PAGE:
In the ATP's Deuce magazine John talked about how his mother supported him during his junior years living in Greensboro, North Carolina.
"My mom was the perfect tennis parent," says Isner. "She was not too demanding, but always supportive. She encouraged me to practise tennis and basketball but she never forced me into any sport." (from John Isner: The Fire Within, Deuce)Isner adds to the evidence that you do not need an overinvolved and controlling parent to be a professional tennis player. A parent can develop a good person and a good athlete.
Furthermore, I would suggest that Isner's intrinsic motivation (or fire) to compete is partially coming from the balanced support he received as a junior. He was able to develop his passion for tennis, never being forced to do something that he did not want to do.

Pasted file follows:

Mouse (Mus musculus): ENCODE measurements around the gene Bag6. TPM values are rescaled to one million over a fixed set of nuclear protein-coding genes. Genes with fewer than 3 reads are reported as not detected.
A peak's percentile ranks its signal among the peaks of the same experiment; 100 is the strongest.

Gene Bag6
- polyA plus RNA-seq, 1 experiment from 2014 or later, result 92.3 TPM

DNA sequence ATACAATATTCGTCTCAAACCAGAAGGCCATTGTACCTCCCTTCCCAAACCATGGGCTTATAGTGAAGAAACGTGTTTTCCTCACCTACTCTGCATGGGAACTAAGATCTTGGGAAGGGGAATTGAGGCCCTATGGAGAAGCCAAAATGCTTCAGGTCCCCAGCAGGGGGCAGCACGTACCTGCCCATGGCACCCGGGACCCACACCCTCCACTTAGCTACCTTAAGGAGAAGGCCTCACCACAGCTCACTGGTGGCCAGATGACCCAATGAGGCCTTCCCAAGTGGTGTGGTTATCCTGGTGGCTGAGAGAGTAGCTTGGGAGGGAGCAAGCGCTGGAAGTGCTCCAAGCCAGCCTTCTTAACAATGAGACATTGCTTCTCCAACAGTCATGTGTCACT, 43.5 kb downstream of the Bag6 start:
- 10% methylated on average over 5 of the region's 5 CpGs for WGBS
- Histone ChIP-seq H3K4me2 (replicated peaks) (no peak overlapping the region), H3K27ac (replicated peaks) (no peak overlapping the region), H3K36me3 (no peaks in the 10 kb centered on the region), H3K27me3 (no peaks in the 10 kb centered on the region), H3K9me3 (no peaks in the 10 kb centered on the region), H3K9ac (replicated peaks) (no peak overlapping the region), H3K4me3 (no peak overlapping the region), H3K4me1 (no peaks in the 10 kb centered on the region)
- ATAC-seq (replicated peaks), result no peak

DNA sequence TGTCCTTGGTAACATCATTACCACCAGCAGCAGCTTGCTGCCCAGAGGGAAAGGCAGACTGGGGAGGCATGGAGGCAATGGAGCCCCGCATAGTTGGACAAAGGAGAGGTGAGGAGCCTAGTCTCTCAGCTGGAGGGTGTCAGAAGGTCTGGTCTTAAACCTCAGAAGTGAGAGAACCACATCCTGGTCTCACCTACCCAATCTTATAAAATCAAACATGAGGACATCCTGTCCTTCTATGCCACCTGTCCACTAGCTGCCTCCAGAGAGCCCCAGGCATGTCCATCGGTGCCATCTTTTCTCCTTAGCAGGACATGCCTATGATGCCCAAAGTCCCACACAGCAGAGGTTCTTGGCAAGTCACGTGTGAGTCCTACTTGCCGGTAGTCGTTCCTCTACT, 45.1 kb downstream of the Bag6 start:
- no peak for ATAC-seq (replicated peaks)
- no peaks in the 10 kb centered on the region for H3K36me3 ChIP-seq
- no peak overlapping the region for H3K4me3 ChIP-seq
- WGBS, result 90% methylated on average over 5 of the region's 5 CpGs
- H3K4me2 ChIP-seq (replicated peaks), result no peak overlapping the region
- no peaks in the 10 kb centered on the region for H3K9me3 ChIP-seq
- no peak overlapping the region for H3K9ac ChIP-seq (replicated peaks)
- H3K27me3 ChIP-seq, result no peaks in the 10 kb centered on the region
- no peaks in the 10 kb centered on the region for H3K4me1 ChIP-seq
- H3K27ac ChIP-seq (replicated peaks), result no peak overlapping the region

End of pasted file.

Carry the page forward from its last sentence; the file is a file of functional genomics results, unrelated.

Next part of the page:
Parents please remember this story. The next time you are upset because your child may want to take a break from a sport and you are thinking about forcing them to play, remember that intrinsic motivation or the fire does not come from someone telling you to do something. In the long run it has to come from the athlete. Ultimately, you likely are not facilitating the development of a professional tennis player but you are facilitating the development of a happy, healthy, decent adult that has passion for tennis and can use that passion to stay fit and enjoy life.